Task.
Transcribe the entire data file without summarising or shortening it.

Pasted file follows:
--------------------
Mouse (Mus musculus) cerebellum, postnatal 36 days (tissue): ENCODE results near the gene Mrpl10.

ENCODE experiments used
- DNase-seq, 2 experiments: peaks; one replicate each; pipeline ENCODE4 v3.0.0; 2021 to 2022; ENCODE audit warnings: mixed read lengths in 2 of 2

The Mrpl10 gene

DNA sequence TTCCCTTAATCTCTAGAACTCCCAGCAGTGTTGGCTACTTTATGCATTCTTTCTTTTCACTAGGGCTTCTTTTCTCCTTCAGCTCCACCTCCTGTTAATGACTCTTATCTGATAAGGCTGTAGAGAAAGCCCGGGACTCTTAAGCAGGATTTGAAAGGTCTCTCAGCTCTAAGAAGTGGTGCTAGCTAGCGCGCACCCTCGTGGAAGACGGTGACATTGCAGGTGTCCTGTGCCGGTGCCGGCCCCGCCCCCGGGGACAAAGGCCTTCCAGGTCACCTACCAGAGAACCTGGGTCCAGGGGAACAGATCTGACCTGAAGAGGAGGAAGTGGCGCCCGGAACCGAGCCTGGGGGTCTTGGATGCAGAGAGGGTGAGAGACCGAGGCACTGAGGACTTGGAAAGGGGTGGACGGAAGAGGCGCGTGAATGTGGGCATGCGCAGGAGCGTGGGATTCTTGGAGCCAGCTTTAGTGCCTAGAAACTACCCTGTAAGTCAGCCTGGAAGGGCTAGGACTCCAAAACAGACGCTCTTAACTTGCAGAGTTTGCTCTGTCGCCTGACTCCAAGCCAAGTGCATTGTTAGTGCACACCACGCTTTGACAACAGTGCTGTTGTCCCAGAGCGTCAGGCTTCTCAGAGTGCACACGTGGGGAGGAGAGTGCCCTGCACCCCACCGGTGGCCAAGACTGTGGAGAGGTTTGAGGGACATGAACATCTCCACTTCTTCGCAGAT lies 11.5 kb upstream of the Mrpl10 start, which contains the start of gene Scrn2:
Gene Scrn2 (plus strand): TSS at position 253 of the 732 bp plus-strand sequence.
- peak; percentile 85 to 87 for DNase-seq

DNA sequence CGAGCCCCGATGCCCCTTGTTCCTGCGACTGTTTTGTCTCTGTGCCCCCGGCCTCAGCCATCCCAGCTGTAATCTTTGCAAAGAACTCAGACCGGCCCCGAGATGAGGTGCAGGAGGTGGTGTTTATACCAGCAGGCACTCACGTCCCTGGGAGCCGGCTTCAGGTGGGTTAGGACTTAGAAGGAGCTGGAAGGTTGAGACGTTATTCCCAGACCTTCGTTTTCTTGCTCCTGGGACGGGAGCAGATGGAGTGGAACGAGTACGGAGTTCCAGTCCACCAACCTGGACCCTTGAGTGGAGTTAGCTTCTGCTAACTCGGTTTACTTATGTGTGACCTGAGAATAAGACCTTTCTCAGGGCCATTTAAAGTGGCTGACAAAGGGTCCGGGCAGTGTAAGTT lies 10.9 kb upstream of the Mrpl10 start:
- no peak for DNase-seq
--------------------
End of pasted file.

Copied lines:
Mouse (Mus musculus) cerebellum, postnatal 36 days (tissue): ENCODE results near the gene Mrpl10.

ENCODE experiments used
- DNase-seq, 2 experiments: peaks; one replicate each; pipeline ENCODE4 v3.0.0; 2021 to 2022; ENCODE audit warnings: mixed read lengths in 2 of 2

The Mrpl10 gene

DNA sequence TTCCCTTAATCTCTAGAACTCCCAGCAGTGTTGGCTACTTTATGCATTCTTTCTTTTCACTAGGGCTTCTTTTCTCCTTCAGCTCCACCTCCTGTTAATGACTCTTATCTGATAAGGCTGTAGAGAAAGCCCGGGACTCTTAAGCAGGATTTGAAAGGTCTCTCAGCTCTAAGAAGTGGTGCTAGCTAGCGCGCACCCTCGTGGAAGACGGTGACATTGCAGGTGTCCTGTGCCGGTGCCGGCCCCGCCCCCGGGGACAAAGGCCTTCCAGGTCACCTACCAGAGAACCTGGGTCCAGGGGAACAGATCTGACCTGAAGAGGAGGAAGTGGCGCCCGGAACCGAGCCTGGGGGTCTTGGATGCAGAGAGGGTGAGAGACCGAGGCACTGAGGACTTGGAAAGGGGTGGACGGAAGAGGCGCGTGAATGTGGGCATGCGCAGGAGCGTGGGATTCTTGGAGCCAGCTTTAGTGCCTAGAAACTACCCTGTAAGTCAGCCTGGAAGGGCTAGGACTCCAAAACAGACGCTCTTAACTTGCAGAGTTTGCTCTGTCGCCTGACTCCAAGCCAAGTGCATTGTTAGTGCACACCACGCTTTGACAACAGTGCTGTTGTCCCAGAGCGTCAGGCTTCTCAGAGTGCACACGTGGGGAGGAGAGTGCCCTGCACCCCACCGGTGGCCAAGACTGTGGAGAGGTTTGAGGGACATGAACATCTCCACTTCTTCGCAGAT lies 11.5 kb upstream of the Mrpl10 start, which contains the start of gene Scrn2:
Gene Scrn2 (plus strand): TSS at position 253 of the 732 bp plus-strand sequence.
- peak; percentile 85 to 87 for DNase-seq

DNA sequence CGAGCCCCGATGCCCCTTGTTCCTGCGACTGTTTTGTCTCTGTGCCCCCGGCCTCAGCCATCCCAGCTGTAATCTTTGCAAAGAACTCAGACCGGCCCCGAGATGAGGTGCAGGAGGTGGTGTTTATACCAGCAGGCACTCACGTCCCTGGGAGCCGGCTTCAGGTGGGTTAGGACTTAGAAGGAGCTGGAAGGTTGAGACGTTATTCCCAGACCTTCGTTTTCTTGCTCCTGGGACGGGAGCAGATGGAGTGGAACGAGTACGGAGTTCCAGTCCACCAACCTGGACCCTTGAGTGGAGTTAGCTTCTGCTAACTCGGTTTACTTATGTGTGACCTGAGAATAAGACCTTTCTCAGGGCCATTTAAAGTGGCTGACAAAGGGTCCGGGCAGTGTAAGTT lies 10.9 kb upstream of the Mrpl10 start:
- no peak for DNase-seq